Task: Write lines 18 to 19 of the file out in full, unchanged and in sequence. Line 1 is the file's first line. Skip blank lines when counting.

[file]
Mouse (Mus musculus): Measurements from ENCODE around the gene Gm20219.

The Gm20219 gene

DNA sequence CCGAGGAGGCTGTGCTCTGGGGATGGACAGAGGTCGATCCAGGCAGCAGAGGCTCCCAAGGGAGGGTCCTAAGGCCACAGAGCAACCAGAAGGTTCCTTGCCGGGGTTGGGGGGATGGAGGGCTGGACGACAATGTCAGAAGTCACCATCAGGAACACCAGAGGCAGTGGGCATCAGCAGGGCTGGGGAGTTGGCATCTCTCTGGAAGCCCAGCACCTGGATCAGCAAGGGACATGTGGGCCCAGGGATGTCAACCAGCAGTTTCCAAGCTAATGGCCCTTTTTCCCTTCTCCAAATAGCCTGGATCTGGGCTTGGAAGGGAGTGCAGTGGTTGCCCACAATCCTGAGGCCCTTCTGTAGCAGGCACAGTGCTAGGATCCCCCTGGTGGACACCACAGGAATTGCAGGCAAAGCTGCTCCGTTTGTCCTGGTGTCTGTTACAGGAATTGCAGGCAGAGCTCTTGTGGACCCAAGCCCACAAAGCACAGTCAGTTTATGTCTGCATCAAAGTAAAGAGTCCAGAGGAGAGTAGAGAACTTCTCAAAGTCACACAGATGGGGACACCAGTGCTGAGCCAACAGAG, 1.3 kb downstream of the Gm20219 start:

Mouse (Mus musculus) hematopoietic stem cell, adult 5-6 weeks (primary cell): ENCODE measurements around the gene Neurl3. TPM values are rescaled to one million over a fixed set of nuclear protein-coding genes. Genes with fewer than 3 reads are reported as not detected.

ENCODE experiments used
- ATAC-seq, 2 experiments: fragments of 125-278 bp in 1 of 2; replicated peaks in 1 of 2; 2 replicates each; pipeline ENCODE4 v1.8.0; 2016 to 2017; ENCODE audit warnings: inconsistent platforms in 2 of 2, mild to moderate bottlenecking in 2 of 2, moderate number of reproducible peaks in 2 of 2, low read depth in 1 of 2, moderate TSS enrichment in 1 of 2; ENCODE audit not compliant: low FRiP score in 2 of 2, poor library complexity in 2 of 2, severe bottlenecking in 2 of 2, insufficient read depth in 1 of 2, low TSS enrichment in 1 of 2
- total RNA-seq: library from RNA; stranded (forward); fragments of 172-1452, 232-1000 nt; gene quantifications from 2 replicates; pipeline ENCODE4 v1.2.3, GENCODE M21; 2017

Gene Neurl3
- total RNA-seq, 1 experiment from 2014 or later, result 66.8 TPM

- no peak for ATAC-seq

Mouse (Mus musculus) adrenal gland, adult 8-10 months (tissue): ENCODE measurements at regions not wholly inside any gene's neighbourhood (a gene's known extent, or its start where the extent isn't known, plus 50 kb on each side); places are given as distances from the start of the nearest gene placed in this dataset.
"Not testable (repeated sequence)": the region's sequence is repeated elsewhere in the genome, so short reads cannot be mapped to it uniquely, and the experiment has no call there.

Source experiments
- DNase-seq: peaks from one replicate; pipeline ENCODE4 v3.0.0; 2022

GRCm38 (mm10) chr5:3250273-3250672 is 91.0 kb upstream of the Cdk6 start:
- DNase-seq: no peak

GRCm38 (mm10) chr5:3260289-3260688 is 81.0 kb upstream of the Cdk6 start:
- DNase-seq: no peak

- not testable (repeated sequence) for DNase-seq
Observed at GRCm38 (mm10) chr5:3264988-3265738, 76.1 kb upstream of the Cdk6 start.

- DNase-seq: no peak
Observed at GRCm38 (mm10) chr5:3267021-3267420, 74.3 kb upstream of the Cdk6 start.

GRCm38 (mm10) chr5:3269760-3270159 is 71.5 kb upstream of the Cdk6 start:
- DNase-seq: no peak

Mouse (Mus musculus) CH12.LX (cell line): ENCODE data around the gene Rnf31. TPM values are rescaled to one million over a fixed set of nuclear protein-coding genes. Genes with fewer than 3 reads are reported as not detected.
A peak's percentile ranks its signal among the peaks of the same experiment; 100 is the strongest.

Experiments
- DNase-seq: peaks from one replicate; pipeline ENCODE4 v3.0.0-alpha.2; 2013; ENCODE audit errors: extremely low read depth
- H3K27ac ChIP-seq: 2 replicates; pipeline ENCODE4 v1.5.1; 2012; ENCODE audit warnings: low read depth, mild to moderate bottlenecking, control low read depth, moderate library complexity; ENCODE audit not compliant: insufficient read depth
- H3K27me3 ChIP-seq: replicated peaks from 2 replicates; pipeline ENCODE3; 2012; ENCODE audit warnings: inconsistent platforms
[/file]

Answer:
- DNase-seq: no peak

- not testable (repeated sequence) for DNase-seq